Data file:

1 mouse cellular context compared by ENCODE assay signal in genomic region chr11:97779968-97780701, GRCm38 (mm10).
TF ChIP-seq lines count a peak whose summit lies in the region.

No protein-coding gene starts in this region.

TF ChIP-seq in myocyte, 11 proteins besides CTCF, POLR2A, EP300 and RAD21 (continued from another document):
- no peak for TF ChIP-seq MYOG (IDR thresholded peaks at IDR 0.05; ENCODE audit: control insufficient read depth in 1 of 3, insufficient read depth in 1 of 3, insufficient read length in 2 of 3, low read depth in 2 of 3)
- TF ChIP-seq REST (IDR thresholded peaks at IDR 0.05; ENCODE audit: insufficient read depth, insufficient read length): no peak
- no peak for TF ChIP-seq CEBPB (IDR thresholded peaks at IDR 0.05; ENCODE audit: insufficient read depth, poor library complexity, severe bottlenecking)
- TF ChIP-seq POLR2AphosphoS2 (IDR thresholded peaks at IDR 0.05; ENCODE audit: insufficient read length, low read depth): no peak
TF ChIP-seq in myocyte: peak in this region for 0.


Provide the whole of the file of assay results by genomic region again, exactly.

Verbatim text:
1 mouse cellular context compared by ENCODE assay signal in genomic region chr11:97779968-97780701, GRCm38 (mm10).
TF ChIP-seq lines count a peak whose summit lies in the region.

No protein-coding gene starts in this region.

TF ChIP-seq in myocyte, 11 proteins besides CTCF, POLR2A, EP300 and RAD21 (continued from another document):
- no peak for TF ChIP-seq MYOG (IDR thresholded peaks at IDR 0.05; ENCODE audit: control insufficient read depth in 1 of 3, insufficient read depth in 1 of 3, insufficient read length in 2 of 3, low read depth in 2 of 3)
- TF ChIP-seq REST (IDR thresholded peaks at IDR 0.05; ENCODE audit: insufficient read depth, insufficient read length): no peak
- no peak for TF ChIP-seq CEBPB (IDR thresholded peaks at IDR 0.05; ENCODE audit: insufficient read depth, poor library complexity, severe bottlenecking)
- TF ChIP-seq POLR2AphosphoS2 (IDR thresholded peaks at IDR 0.05; ENCODE audit: insufficient read length, low read depth): no peak
TF ChIP-seq in myocyte: peak in this region for 0.